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98/99: Reports:

Nationwide League Division 1, 26/12/98
Watford 1(0)
Team: Chamberlain 3, Bazeley 4, Kennedy 3, Page 3, Palmer 3, Iroha 3, Smart 4, Hyde 4, Noel-Williams 4, *Johnson 4*, Gudmundsson 3
Subs: Robinson, Rosenthal, Mooney
Scorers: Smart (57)
Bristol City 0(0)
Report by Ian Grant

Oh, I dunno. It's just...well, there are some things that we all hold dear. Traditions. And they shouldn't be messed with so lightly, discarded like so much chewed chewing gum.

I mean, come on. Boxing Day brings many annual favourites - turkey (or nut roast) sandwiches, awkward family get-togethers, James Bond films, stomach ache, the January sales, a slight sense of disappointment. And that crucial ingredient, a buttock-clenchingly dull football match - you have to go back to Christmas 1994 for the last goal scored in a Watford game on Boxing Day.

So what the hell happened? Where was our seasonal selection of grim stalemate, feeble banality and general cackhandedness to send the once-a-year fans away swearing never to return? Oh, how I'll miss writing my Boxing Day report and being able to use the word "dismal" fifteen times. What next, winning on the telly???

We've seen more action-packed matches than this at the Vic recently, games with more style and more incident. But like previous encounters with City, this had real depth. A great symphonic masterpiece with developing themes, engrossing detail, sweeping drama - one that won't feature prominently on the end of season video but only because its grandiose magnificence wouldn't survive the editing. One goal doesn't do it justice.

One goal was enough, though, to secure an absolutely critical victory. You wanna know just how critical? Well, as I write this, Norwich on forty points are eighth. That's how close we were to having a miserable Christmas. Because it was not easy - on this evidence, it's difficult to understand what the hell Bristol City are doing farting about at the bottom of the table. There is rubbish knocking around the First Division and City ain't it.

Mind you, some of our defending would've given the St Luke's Girl Guides Under-Fives team a fighting chance. During a slow opening that saw the afternoon's main themes - Richard Johnson's authoritative excellence, Akinbiyi's roaring pace - emerging from the mayhem, the Hornets stabbed blindly for the self-destruct button. After just three minutes, Ben Iroha came so, so close to announcing his arrival with an own goal of Keith Dublin proportions. Bell's cross was drifting comfortably out of Akinbiyi's reach, yet Iroha stretched every muscle to get to it. His diving header went back across the face of goal, with Alec Chamberlain watching incredulous, and brushed the post on its way out for a corner.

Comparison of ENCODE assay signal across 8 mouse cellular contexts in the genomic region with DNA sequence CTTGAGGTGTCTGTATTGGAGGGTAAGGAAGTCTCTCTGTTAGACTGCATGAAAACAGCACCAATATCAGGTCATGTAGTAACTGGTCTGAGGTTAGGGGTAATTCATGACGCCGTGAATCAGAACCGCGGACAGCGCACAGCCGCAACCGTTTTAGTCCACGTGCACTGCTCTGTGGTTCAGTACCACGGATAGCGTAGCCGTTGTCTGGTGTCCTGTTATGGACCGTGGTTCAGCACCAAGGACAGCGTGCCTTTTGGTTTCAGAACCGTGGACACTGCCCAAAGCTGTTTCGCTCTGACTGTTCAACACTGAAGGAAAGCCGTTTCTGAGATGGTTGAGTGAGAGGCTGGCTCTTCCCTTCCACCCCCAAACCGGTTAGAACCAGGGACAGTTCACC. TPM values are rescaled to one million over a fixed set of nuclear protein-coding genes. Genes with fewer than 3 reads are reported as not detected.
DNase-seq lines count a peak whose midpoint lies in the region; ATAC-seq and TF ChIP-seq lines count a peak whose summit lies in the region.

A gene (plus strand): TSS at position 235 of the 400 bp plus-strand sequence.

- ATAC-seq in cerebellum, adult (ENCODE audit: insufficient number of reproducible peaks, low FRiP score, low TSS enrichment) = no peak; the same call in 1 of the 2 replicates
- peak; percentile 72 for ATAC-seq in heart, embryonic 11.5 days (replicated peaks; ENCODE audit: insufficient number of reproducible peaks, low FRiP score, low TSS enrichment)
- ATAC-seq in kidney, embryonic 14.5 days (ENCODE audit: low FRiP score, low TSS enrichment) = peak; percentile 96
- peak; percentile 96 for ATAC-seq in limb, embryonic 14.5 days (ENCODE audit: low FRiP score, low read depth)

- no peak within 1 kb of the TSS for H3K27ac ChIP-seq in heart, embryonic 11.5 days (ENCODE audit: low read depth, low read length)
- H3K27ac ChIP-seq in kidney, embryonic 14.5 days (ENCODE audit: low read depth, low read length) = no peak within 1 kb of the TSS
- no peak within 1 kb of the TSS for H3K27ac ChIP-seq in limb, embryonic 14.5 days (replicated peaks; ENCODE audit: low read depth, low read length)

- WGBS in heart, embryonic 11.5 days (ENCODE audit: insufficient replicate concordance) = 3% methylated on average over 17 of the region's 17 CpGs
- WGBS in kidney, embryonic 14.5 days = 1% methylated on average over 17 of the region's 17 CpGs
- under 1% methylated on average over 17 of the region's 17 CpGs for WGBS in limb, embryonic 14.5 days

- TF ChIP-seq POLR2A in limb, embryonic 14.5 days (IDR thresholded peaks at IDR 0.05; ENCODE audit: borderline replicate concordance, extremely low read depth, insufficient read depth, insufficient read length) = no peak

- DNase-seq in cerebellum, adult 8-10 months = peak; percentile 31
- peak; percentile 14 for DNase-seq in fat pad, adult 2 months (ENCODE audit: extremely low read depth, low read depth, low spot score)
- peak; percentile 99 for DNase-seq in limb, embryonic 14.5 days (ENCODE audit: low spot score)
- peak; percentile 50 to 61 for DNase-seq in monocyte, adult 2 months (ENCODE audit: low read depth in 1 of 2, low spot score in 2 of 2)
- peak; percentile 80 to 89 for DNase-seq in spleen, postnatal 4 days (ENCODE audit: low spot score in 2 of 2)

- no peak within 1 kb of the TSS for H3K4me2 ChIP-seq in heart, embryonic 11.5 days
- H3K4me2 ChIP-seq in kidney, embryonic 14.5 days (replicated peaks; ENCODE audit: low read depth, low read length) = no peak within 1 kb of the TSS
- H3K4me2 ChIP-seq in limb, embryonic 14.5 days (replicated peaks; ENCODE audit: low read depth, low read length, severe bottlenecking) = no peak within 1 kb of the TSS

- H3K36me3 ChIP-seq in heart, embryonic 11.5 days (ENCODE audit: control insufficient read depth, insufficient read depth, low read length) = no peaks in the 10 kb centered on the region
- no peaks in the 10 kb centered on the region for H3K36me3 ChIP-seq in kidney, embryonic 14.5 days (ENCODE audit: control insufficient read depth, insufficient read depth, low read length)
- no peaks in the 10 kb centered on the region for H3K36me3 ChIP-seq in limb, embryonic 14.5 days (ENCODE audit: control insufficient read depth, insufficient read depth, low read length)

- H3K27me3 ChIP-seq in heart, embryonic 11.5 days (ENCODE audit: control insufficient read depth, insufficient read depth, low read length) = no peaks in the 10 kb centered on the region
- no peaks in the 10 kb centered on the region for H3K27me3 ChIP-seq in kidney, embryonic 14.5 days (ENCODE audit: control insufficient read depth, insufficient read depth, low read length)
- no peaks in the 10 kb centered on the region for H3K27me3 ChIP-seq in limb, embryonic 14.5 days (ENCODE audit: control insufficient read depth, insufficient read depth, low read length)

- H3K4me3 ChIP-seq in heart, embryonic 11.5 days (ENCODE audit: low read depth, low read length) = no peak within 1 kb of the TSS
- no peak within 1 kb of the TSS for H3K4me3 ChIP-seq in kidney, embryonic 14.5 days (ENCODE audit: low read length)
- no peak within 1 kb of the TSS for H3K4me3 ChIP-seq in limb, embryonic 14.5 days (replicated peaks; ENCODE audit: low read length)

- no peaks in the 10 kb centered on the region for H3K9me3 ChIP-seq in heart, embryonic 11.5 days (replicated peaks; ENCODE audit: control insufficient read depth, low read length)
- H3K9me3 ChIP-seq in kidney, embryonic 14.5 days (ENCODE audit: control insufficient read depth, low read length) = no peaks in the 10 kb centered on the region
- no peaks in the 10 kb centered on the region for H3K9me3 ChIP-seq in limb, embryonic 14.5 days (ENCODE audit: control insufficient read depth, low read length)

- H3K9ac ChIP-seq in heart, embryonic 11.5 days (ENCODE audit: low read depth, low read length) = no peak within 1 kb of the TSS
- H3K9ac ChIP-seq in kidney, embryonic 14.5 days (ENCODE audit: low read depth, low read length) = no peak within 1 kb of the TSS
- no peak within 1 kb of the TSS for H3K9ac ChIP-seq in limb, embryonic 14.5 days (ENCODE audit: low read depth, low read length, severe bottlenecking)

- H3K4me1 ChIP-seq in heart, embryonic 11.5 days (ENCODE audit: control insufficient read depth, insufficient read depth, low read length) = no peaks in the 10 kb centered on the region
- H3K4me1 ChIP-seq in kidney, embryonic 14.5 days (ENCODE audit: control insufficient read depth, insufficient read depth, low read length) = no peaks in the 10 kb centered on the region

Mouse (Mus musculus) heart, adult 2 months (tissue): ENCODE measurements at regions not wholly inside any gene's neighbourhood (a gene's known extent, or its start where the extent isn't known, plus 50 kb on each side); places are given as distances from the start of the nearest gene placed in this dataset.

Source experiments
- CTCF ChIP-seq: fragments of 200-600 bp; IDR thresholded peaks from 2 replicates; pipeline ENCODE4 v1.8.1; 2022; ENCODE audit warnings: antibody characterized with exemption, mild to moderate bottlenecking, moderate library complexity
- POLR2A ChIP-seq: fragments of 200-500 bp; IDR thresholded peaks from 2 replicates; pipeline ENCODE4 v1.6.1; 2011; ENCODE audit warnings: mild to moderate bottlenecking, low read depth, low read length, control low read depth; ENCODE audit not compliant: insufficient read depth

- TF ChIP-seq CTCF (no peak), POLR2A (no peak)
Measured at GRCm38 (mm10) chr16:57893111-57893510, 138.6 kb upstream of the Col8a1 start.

Ten minutes later, another City corner caused absolute chaos. Palmer and Page went for the same aerial challenge and stopped each other from clearing, Hutchings nodded the ball over the stranded Chamberlain and Bazeley was on hand to head clear from the goal-line.

So the first quarter saw some constructive Watford play undone by the failure to find the final ball. It was already a good game, yet it was only warming up. Typically swift thought from Allan Smart carved out the first opening after twenty minutes, Gifton Noel-Williams latching onto the sneaky through-pass and Phillips diving to block the shot. The City keeper was called into similar action shortly afterwards, Kennedy getting on the end of a Bazeley cross to shoot from a tight angle. But those efforts were eclipsed by City's Andersen who, cutting inside from the left, sent in a shot from the edge of the box that appeared to be going safely over before getting caught by the blustery wind and crashing against the underside of the crossbar.

After Kennedy had blazed over from a free kick and Andersen's low shot had been comfortably gathered by Chamberlain, the Hornets created two chances with approach work of glorious quality and wasted them with finishes of amateurish inaccuracy. First, Kennedy headed Bazeley's deep cross back and Gudmundsson dived in to direct the ball wide when he really ought to have scored. Then, on the stroke of half-time, Johnson casually conjured up one of those passes, arcing elegantly through the City defence from forty yards to the feet of Smart...who tanked it artlessly into the Rookery.